By Gustavo García-López, Irene Leonardelli and Emanuele Fantini
A new open Series co-organized by the Undisciplined Environments and FLOWs blogs looks at struggles over more just and ecological water presents and futures.
Water connects every aspect of life: from our literal physical sustenance, to economic activities and political regimes. Within and beyond the current Coronavirus pandemic, a water crisis looms large. While media, government and NGO attention has almost entirely centered on the deaths caused by this pandemic, it can be easy to forget that globally, every 2 minutes a child dies from diseases caused by lack of access to clean water and sanitation. While worldwide one of the most common guidelines to prevent the spread of the virus has been to wash hands regularly and carefully, this is simply not possible for the 780 million people who do not have access to a safe water source.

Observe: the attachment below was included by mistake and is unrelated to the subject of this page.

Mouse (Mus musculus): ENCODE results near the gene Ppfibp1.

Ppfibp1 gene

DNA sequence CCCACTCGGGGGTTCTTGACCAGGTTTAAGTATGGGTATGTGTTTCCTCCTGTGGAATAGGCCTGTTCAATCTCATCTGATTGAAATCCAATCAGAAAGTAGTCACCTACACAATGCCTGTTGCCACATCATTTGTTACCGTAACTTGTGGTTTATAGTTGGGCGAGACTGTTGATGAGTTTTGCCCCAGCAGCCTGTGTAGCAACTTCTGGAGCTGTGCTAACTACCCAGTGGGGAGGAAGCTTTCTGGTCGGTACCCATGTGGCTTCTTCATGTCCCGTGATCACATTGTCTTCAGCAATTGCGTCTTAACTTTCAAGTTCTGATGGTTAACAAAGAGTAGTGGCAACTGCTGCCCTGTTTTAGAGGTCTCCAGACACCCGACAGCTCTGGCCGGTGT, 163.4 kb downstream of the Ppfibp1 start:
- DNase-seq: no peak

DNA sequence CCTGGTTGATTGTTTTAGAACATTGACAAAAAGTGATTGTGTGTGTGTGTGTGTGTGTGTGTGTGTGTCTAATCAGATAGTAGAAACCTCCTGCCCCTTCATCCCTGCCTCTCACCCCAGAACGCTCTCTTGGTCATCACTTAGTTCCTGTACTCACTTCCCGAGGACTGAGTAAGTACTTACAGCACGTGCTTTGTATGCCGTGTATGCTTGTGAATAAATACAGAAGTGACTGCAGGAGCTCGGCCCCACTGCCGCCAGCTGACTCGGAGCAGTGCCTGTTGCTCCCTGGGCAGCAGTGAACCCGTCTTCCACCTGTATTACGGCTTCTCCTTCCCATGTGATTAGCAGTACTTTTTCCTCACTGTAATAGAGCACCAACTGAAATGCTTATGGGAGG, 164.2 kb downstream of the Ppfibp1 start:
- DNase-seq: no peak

Political ecologists have made important contributions to understanding this crisis. They have highlighted that the crisis is not one of ‘scarcity’ in the purely physical sense of lack of enough water, but rather, of the political-economic or hydro-social arrangements that govern how water is defined, valued, claimed, accessed, distributed and used. Scholars and activists have shown that the main forces contributing to this water crisis include: over-extraction and pollution (for urbanization, agriculture, mining, energy production and other industrial activities); restrictions in access and inequitable distribution due to neoliberal policies of privatisation and commercialization of water, and changing climatic patterns. Moreover, this water crisis most often (re-)produces spaces of privilege and marginality along lines of gender, class, ethnicity, caste, among other aspects of social difference. We could thus say that flows of water and their transformations are connected to flows of power.